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Columbia TriStar Home Video presents
Once Upon a Time (1944)

"Caterpillars come and go, but that one has talent."
- Jerry Flynn (Cary Grant)

Review By: Jon Danziger   
Published: March 19, 2003

Stars: Cary Grant, Janet Blair
Other Stars: James Gleason, Ted Donaldson, William Demarest
Director: Alexander Hall

MPAA Rating: Not Rated
Run Time: 01h:28m:27s
Release Date: February 25, 2003
UPC: 043396052895
Genre: comedy

Image Transfer
Audio Transfer
B- C+CC- D

DVD Review

Once upon a time there was a man named Cary Grant, and while he acted in many, many terrific movies in nearly every genre, not even he could chart a career as a Hollywood leading man without the occasional clunker. Actually, there's nothing too terribly wrong with Once Upon a Time; it just feels a little labored in its unsuccessful efforts to gin up some Capraesque whimsy, and suffers by comparison with many of the films for which Grant is rightly famous, and which this one hopes to evoke.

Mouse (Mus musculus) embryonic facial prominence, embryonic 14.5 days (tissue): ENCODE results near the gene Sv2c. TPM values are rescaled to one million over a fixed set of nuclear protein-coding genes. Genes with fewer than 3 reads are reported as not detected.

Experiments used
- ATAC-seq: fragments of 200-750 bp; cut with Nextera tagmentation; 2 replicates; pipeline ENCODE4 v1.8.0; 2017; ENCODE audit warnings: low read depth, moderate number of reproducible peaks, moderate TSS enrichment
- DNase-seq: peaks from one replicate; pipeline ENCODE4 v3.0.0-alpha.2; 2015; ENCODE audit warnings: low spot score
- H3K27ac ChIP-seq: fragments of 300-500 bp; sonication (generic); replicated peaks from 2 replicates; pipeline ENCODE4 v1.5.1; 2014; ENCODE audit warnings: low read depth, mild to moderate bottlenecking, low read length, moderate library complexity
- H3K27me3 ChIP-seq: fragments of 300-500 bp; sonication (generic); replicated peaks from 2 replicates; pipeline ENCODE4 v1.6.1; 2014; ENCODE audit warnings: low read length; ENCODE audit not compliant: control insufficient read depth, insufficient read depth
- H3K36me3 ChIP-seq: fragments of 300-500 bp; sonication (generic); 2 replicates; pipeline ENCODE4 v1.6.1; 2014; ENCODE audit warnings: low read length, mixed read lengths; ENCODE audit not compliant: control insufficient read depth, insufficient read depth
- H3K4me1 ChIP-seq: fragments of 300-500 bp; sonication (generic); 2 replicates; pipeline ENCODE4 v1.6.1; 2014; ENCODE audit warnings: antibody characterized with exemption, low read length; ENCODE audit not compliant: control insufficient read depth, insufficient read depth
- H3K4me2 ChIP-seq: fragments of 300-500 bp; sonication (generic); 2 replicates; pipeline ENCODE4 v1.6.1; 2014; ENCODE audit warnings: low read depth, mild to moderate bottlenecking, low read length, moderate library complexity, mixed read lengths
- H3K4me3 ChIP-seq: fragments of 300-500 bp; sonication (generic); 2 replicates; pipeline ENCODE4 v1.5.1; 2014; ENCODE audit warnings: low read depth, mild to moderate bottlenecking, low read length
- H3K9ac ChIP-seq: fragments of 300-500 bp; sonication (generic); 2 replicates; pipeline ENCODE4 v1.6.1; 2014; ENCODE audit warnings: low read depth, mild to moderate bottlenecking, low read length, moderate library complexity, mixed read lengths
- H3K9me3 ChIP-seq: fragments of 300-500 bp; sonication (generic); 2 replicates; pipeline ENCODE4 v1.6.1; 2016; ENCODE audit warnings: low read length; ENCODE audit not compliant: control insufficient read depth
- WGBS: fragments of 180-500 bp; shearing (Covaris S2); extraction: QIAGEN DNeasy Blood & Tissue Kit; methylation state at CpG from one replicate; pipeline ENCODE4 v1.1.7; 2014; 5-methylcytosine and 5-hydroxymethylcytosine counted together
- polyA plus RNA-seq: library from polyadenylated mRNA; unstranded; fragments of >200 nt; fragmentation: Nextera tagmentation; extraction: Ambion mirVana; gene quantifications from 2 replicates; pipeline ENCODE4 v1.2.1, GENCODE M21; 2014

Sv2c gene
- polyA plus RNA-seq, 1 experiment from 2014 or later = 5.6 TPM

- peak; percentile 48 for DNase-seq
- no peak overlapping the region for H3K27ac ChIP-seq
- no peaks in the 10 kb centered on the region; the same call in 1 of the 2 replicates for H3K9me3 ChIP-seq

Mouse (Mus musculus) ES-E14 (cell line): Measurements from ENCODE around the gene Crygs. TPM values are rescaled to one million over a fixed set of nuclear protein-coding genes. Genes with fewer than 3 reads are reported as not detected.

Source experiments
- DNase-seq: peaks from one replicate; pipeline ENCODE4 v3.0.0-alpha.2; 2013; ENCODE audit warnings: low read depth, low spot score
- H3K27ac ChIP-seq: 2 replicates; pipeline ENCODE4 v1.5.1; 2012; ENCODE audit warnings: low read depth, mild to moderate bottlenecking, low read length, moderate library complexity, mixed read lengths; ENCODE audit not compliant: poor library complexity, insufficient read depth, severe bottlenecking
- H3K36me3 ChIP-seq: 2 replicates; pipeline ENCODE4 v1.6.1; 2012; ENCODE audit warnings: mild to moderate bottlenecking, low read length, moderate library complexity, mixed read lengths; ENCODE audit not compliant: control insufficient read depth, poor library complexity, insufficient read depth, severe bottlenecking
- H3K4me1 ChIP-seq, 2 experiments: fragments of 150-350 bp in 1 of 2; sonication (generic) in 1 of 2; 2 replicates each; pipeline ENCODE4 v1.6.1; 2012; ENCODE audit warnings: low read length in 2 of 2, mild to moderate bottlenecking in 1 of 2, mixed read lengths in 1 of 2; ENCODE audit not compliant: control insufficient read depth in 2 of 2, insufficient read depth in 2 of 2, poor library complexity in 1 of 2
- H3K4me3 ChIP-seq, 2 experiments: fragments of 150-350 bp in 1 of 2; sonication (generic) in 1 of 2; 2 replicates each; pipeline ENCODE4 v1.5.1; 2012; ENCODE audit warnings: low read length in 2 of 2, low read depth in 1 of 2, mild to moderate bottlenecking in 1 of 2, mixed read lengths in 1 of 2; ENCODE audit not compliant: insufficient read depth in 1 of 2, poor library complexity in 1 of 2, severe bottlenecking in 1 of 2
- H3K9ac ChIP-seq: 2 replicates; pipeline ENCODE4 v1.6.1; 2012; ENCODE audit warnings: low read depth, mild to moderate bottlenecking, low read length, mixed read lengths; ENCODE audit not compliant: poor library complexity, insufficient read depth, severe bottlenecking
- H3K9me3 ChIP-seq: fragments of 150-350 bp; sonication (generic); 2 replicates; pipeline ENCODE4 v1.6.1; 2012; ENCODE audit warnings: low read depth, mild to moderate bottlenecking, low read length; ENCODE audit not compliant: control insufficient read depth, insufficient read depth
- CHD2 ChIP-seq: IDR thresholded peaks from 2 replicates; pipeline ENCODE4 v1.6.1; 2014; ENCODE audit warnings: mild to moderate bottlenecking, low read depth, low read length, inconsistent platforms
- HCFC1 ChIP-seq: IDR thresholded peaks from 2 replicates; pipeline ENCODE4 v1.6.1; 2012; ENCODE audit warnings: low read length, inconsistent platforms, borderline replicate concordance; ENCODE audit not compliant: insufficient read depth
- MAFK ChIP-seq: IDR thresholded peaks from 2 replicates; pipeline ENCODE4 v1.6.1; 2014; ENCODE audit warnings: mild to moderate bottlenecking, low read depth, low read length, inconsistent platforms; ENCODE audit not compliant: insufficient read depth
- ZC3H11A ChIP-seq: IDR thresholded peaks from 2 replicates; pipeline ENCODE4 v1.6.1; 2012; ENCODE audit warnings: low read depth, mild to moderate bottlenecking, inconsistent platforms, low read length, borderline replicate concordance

Grant plays Jerry Flynn, a hustling New York theater producer, who sports a rakish fedora and a Runyonesque dese/dem/dose accent, which is especially ill-fitting on poor old Archie Leach. A series of flops has the bank knocking on Jerry's door: if he doesn't come up with $100,000 cash money by the end of the week, he's going to lose his pride and joy, the Flynn Theater. What's a dishonest producer to do?

Jerry stumbles onto the street and nearly topples over Pinkie, a 9-year-old orphan toting around a shoebox and a promise: inside the box is Curly, a caterpillar who dances, and you can have a look-see for only a nickel. Jerry figures that the little guy is a hustler and gives him five cents for his efforts—Pinkie insists that his first and only customer get his money's worth. And what do you know: Curly does dance! But only to Pinkie's accompaniment on the harmonica, and only to Yes, Sir, That's My Baby. The wheels start spinning for Jerry: he can sell the little bug for a fortune and hold onto his theater, if only he can partner up with (i.e., swindle) this little kid.